In another sign of confidence in the Greek economy, global tobacco giant Philip Morris International is planning to transfer some of its production from other plants in Europe to the unit of its Greek subsidiary Papastratos at Aspropyrgos, western Attica.
The news was announced on Tuesday by the chairman and chief executive officer of Papastratos, Nikitas Theofilopoulos, who heads Greece’s biggest tobacco industry. He was speaking on the occasion of the opening of a new production line, conducted by Deputy Development Minister Notis Mitarakis.
Philip Morris is the second multinational firm to shift part of its production to Greece, after Unilever, in a move that also serves to boost the local subsidiary considerably.
The plant inaugurated yesterday constitutes a 3-million-euro investment to be completed by the end of the month, with output to be exported to 15 countries. Mitarakis stated that in coming years new jobs will come from the private sector, adding that important investments such as that by Papastratos bring hope for the economy. He also said that authorities had confiscated 1.5 million packs of smuggled cigarettes last week.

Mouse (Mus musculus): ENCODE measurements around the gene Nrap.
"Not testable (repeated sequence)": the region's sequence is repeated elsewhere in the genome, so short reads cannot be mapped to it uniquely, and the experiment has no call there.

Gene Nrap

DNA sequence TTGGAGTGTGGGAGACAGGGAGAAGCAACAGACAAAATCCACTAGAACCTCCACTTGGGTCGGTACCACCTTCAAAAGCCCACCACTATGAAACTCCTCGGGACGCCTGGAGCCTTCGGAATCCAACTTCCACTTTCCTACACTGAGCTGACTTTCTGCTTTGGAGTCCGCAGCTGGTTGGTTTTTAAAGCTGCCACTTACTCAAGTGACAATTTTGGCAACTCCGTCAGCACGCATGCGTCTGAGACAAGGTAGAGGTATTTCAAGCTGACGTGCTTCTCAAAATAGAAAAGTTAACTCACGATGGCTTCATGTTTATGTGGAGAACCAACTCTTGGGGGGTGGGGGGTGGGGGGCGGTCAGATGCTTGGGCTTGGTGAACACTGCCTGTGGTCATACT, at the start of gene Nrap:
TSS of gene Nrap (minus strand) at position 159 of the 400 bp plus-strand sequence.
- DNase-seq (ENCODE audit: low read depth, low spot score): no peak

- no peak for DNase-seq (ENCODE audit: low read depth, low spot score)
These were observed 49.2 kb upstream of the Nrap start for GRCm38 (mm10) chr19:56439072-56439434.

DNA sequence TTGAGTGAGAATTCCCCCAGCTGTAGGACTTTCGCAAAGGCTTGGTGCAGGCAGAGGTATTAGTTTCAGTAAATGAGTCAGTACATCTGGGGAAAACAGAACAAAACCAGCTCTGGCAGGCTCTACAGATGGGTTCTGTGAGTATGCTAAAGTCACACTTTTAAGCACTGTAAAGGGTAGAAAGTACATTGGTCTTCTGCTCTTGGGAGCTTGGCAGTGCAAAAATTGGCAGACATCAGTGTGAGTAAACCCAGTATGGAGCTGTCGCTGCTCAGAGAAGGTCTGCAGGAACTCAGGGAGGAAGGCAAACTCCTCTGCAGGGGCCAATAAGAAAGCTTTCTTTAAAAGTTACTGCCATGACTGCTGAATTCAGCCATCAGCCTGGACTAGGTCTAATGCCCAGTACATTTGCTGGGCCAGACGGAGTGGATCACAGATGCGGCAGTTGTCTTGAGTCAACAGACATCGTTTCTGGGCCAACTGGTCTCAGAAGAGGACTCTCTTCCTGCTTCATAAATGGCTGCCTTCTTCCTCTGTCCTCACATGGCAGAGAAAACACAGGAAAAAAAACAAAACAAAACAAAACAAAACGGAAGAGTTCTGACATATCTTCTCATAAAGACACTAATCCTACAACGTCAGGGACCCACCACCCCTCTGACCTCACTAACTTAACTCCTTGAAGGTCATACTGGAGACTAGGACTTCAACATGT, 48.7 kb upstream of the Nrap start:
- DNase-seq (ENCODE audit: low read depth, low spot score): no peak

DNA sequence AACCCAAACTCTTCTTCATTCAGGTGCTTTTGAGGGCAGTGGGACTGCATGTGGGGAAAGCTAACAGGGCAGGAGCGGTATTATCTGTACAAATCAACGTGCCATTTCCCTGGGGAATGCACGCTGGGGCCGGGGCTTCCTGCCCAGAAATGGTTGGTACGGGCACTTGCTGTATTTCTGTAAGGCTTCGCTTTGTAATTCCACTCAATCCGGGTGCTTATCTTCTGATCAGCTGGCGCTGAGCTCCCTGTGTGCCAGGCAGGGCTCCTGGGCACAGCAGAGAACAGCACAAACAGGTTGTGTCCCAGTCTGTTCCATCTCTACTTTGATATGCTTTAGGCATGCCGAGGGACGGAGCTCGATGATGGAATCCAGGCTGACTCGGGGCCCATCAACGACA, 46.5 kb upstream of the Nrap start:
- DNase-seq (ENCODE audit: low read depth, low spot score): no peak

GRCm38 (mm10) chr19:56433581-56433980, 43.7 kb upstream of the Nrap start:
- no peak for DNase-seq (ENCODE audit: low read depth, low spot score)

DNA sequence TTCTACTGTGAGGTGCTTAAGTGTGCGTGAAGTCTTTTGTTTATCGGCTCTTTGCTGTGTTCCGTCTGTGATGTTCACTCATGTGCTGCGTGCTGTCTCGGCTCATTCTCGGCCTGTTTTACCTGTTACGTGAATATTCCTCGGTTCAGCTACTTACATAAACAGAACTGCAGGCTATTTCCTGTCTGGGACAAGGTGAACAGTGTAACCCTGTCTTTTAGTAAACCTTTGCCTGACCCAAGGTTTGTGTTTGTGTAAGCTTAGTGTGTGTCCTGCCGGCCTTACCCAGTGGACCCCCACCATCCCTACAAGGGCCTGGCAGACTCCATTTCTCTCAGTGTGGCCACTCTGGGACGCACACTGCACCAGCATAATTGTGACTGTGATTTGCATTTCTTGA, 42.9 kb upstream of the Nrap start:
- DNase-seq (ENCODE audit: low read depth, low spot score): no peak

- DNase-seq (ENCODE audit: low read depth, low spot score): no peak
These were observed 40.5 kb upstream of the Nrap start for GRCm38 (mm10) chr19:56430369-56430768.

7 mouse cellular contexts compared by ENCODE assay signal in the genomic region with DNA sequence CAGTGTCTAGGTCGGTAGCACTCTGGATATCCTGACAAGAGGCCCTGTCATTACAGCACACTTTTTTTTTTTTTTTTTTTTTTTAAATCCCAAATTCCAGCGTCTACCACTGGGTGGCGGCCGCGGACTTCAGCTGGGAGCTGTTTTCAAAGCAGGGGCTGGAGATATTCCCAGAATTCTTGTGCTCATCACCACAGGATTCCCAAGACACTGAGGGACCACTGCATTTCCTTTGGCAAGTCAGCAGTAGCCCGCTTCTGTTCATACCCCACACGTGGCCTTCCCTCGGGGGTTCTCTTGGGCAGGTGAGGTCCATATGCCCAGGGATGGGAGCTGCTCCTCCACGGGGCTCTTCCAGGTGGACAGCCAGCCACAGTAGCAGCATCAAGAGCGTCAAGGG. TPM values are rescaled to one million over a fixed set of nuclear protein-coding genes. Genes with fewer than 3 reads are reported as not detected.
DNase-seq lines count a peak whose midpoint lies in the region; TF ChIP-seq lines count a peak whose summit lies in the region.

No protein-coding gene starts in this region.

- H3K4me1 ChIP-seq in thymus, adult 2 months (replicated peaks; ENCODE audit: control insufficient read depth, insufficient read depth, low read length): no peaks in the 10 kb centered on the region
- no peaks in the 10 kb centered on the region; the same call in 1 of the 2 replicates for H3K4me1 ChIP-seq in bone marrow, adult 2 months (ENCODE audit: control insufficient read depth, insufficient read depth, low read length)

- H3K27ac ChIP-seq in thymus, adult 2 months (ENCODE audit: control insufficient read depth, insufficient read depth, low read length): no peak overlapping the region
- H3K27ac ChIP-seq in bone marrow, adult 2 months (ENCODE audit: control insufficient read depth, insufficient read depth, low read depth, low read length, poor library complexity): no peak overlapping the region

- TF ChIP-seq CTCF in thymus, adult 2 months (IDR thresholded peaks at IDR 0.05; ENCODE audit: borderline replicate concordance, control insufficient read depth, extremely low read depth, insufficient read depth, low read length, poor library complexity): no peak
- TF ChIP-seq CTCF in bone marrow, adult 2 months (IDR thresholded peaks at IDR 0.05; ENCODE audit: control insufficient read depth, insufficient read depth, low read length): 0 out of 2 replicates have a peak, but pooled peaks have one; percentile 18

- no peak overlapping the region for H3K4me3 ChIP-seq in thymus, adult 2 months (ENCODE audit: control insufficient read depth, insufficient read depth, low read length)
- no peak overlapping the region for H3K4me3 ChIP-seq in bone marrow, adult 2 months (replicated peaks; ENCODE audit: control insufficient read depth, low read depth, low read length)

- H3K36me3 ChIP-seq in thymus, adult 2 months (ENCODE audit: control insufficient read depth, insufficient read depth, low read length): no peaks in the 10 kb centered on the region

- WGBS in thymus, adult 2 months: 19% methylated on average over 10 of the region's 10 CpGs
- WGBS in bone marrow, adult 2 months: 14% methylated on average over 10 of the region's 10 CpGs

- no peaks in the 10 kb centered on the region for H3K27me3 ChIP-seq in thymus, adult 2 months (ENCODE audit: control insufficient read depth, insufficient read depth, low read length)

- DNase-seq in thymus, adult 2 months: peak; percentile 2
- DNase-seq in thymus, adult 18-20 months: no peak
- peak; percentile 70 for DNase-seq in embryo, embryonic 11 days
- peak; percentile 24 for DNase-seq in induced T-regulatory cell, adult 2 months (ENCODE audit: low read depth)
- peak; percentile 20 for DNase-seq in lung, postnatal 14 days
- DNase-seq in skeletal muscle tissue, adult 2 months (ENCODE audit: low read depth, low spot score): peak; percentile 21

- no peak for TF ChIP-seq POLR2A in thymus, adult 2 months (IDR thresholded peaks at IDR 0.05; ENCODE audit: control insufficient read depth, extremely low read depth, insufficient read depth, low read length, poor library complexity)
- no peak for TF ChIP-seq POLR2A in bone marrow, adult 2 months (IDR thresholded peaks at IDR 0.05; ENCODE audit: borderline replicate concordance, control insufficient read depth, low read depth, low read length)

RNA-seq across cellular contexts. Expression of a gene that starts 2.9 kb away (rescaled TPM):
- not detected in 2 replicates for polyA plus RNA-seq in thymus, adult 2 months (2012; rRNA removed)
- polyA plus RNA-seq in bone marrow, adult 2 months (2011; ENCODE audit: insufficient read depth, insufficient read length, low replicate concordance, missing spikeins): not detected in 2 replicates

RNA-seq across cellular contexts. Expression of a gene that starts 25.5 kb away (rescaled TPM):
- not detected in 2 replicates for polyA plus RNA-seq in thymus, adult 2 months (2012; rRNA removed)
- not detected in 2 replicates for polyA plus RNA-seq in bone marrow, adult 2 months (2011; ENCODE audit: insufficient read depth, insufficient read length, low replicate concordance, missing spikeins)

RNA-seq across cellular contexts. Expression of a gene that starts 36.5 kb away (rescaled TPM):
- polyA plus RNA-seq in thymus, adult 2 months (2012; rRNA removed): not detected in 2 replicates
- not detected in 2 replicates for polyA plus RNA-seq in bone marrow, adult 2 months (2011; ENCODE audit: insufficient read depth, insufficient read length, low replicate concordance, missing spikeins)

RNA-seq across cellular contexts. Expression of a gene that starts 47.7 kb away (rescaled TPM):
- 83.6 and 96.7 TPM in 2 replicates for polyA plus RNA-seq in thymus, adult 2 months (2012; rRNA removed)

Papastratos sources told Kathimerini that the tobacco industry has also decided to restructure its distribution network in Attica, Thessaloniki and Patra, by appointing exclusive distributors in those areas in order to secure the optimum presence of its products at the points of sale and the sustainability of the traditional retail trade, which has been suffering in the last few years.
With that decision, the company intends to create a strong and modern network that will be able to respond effectively to the conditions in the market. The new distribution model, with exclusive distributors, will apply as of June 1 next year in the same way it has been applied in the rest of the country.
Papastratos says it has contributed 1.4 billion euros to public revenues from tobacco taxes, corresponding to 4 percent of the country’s total revenues. Parent company Philip Morris buys more than 50 percent of the Greek tobacco production, thereby supporting over 12,000 local tobacco farmers.